Representatives from the TRU Student Union have put forward an open letter to the Kamloops community to the TRU board of governors, asking the board to add its signature. The letter is an appeal for support for a re-evaluation of TRU’s funding formula, a change that TRUSU and other signatories hope would mean more funding from the provincial government.
Other signatories of the letter include Lois Rugg, president of CUPE Local 4879 and Tom Friedman, president of the TRU Faculty Association.
Space to sign on the letter was provided for Jim Thomson, chair of the TRU board of governors, but the board decided not to take action immediately after the presentation.
TRUSU representatives Amber Storvold (VP external), Cole Hickson (director-at-large), and Leif Douglas (campaigns coordinator) have been advocating for the union’s Fund the Future campaign around campus since the fall. Fund the Future aims to have the provincial government re-evaluate the TRU funding formula.
TRU received $2,000 less per full-time student than any other research university in British Columbia in the 2015/16 school year, according to TRUSU.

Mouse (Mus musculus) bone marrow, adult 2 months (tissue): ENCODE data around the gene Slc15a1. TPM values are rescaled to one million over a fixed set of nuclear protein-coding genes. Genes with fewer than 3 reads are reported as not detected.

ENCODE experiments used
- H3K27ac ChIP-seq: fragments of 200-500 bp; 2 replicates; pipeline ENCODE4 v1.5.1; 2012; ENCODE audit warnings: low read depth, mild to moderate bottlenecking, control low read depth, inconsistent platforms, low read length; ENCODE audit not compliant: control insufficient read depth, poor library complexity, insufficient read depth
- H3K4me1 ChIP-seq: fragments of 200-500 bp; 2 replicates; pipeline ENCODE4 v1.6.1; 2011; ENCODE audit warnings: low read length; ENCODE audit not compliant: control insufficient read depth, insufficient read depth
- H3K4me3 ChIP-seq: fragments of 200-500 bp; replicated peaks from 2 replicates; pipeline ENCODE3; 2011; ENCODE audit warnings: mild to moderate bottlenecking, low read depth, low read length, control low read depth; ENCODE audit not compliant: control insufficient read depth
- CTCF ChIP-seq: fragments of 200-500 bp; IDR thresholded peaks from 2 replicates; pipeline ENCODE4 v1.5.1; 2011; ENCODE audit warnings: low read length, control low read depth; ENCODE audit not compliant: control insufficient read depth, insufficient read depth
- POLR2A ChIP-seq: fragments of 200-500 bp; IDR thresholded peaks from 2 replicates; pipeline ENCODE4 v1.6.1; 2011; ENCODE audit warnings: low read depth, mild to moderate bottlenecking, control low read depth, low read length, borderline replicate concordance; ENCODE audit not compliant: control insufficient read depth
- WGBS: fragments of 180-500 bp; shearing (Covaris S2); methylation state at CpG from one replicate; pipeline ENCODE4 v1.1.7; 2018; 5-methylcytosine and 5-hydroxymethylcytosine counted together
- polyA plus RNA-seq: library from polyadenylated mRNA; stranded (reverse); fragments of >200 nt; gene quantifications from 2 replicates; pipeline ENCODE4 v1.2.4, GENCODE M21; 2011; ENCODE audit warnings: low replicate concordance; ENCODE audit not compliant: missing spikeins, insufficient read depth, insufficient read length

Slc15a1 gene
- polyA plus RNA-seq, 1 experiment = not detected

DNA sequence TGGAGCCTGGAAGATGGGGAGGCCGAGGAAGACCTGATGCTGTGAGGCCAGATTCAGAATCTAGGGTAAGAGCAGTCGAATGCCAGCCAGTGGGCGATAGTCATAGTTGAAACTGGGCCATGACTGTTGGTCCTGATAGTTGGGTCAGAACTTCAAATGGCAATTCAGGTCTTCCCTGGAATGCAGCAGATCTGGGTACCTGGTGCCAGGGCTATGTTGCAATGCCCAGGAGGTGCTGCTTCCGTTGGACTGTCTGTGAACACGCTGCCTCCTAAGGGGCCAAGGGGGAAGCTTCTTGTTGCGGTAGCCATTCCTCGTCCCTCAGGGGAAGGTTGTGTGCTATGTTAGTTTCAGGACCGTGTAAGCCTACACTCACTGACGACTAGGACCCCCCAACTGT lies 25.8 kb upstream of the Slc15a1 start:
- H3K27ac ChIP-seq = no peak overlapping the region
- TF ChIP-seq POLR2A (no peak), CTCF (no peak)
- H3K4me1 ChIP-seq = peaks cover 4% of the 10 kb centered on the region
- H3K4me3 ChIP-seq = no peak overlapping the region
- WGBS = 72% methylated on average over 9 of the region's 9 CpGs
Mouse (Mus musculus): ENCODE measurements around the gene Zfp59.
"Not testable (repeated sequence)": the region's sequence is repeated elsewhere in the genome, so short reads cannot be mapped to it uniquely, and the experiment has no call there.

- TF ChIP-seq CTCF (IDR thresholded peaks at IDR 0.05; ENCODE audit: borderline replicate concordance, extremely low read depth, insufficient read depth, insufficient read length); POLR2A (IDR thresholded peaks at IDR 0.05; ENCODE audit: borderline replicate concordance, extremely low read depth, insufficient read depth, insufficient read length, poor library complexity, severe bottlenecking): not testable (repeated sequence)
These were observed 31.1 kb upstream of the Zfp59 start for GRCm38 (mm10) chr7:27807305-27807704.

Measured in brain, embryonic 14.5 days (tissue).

The student union has made presentations and has the support of more than 20 campus departments and staff units, as well as a student petition with 2,600-plus student signatures and 400-plus staff signatures.
The letter, which calls for a united front of TRU stakeholders to take this challenge to the community at large.
While the board of governors did not take action at the meeting, they did react positively to the presentation and to the union’s initiative, reassuring them that they are aware of the gravity of the problem and are also in the process of addressing it. The board said they would be taking it into consideration and returning to TRUSU with a written response.
Despite the board not signing the letter, Storvold is optimistic.
“I was happy to have had the chance to present on our campaign to the board, and I’m looking forward to hearing their response,” she said.
The next step for TRUSU is to take the campaign out into the broader community.
“It impacts the whole Kamloops community, not just the campus community,” Storvold said.